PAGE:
How To #Move Forward

I bought my second sewing machine as a teenager. It served me well. I was able to make most of my clothes and some for family and friends. My clothes were original, made to last, as I used french seams and lining, plus being economical. All my paper patterns, including that of my wedding dress, are stored in our nearly empty attic. As yet, I have to find a home for over thirty paper patterns. Some of the designs have been updated and used again, such as flared trousers but others, like my PVC raincoat with geometric shapes, I wouldn’t wish to try again!

Over the last year, I have completely sorted our possessions. Every time I climbed the ladder into the attic to locate an item, I brought down something to discard. All over our home, unused or dated items have been taken to the charity shops, given away or thrown in the bin. However, my sewing machine has only just gone.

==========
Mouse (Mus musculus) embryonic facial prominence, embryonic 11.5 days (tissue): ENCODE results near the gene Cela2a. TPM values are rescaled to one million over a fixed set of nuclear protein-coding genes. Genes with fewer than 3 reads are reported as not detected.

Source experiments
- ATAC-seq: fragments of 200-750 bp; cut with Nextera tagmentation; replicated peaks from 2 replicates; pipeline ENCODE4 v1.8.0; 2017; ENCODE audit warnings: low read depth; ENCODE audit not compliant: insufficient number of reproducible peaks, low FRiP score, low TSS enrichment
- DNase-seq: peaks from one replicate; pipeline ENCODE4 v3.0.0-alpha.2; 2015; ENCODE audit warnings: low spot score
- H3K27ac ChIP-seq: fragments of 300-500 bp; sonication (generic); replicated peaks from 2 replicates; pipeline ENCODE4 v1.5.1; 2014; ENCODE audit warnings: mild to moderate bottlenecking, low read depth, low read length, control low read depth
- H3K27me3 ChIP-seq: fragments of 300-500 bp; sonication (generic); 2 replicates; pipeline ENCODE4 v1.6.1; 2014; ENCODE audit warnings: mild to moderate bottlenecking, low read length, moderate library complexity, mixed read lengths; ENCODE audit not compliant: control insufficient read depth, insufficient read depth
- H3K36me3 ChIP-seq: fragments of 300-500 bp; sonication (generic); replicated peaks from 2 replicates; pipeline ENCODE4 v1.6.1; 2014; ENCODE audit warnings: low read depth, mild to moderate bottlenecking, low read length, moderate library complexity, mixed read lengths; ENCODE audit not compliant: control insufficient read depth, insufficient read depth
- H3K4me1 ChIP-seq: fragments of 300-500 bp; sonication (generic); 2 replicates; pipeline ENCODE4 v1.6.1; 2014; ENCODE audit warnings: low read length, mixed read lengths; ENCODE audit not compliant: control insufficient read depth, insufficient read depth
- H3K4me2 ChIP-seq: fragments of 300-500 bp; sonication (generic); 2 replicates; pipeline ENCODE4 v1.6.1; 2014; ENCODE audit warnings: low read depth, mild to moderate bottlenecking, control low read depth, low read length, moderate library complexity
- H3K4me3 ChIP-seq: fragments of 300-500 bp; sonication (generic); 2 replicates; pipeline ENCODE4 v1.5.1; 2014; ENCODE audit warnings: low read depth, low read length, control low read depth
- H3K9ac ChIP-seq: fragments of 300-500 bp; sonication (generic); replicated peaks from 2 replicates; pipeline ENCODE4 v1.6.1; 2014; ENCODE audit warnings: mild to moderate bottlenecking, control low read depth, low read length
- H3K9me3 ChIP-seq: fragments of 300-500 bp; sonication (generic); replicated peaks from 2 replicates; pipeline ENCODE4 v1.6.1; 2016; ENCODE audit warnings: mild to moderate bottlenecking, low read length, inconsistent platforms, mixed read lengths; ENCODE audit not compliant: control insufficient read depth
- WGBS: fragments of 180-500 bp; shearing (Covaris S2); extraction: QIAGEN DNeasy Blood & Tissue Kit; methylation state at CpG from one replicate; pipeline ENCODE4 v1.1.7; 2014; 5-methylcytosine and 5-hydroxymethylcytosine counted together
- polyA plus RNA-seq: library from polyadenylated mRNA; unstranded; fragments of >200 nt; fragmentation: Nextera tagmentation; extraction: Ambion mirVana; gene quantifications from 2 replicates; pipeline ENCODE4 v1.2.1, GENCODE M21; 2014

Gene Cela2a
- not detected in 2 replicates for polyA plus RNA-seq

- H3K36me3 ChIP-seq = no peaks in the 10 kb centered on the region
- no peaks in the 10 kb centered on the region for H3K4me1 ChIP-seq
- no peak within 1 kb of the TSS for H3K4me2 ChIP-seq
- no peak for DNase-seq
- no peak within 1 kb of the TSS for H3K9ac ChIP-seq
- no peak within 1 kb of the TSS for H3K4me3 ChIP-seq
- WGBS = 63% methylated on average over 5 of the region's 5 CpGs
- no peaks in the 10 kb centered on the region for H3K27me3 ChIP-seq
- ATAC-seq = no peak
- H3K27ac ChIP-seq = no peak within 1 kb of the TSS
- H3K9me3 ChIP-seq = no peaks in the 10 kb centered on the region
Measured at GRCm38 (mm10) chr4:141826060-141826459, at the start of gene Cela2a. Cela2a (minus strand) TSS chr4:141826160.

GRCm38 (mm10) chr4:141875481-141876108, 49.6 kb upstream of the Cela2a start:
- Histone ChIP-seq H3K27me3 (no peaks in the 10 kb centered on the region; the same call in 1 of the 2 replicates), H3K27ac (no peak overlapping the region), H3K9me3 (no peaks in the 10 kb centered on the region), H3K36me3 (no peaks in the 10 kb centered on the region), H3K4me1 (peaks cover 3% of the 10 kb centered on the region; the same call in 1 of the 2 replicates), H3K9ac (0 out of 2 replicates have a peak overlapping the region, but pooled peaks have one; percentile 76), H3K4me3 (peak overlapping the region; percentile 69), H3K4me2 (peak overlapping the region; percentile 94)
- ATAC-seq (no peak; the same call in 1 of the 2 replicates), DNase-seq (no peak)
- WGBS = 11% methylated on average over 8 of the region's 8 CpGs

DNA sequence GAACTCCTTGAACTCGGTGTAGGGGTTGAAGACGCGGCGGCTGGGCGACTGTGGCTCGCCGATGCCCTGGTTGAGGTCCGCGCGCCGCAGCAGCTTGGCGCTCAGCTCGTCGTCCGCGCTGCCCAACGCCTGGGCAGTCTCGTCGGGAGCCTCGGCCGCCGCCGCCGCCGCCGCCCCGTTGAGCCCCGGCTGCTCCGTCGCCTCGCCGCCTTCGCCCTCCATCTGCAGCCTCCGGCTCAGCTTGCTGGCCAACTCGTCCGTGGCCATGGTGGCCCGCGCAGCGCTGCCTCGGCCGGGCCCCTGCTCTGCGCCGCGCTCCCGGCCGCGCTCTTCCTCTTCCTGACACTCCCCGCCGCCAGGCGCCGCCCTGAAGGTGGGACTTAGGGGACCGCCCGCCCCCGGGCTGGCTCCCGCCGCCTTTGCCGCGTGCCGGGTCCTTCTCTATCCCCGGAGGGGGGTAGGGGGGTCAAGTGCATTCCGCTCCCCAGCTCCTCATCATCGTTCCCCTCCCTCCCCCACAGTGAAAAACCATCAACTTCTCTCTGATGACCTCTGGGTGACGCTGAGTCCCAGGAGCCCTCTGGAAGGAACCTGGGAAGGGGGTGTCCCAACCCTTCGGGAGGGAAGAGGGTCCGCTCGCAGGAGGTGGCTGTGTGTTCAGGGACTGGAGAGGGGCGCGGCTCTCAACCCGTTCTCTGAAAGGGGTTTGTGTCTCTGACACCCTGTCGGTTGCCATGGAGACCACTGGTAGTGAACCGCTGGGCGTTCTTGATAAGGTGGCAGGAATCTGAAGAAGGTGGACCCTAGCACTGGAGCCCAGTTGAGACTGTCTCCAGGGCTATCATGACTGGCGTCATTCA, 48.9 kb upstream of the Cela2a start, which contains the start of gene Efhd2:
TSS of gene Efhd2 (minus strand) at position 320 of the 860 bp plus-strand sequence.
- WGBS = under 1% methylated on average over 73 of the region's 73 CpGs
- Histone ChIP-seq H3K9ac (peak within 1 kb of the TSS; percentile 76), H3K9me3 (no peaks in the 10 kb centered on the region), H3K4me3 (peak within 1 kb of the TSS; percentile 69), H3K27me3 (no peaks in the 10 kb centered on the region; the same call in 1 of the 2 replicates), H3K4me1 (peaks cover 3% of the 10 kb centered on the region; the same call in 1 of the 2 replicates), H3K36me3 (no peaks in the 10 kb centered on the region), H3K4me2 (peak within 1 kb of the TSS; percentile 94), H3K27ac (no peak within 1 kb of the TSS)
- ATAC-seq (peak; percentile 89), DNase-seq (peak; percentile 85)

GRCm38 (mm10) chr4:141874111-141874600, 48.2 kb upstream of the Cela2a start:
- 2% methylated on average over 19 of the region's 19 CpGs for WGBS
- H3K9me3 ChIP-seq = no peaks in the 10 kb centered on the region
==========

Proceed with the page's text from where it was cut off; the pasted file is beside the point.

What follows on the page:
My trusty old ewing machine

My trusty old sewing machine

It was replaced by a third lighter, more automatic model. For a while, I kept both of them. Making a bed cover for a friend using the smooth, more advanced machine, persuaded me to part with the old one. I kept the original thread and bobbin box but the machine was disposed of for me. I felt pleased that I had moved on from my comfort blanket, rather than clinging to a possession from my formative years.

My smooth, light new sewing machine

My smooth, light new sewing machine

How To Rock That #Robe!

On my travels, I used to bring back something for the home and maybe something to wear. Now that I’m decluttering I’m inclined to take more photos and buy less.